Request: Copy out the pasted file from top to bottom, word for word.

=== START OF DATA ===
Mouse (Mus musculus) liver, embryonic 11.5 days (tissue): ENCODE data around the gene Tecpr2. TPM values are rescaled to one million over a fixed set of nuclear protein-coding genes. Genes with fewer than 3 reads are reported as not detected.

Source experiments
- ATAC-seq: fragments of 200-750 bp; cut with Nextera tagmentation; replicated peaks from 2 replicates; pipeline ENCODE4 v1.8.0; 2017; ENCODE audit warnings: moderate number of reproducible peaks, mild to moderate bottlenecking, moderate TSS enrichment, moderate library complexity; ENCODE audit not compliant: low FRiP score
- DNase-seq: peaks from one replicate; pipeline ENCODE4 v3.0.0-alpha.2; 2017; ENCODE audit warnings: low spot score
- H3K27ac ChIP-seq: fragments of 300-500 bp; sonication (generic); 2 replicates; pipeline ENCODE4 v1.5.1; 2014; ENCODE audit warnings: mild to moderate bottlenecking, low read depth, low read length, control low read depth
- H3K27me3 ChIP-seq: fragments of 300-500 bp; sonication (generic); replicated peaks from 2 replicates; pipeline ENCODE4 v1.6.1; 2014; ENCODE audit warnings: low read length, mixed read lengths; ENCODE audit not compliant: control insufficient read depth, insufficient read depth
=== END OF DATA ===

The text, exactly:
Mouse (Mus musculus) liver, embryonic 11.5 days (tissue): ENCODE data around the gene Tecpr2. TPM values are rescaled to one million over a fixed set of nuclear protein-coding genes. Genes with fewer than 3 reads are reported as not detected.

Source experiments
- ATAC-seq: fragments of 200-750 bp; cut with Nextera tagmentation; replicated peaks from 2 replicates; pipeline ENCODE4 v1.8.0; 2017; ENCODE audit warnings: moderate number of reproducible peaks, mild to moderate bottlenecking, moderate TSS enrichment, moderate library complexity; ENCODE audit not compliant: low FRiP score
- DNase-seq: peaks from one replicate; pipeline ENCODE4 v3.0.0-alpha.2; 2017; ENCODE audit warnings: low spot score
- H3K27ac ChIP-seq: fragments of 300-500 bp; sonication (generic); 2 replicates; pipeline ENCODE4 v1.5.1; 2014; ENCODE audit warnings: mild to moderate bottlenecking, low read depth, low read length, control low read depth
- H3K27me3 ChIP-seq: fragments of 300-500 bp; sonication (generic); replicated peaks from 2 replicates; pipeline ENCODE4 v1.6.1; 2014; ENCODE audit warnings: low read length, mixed read lengths; ENCODE audit not compliant: control insufficient read depth, insufficient read depth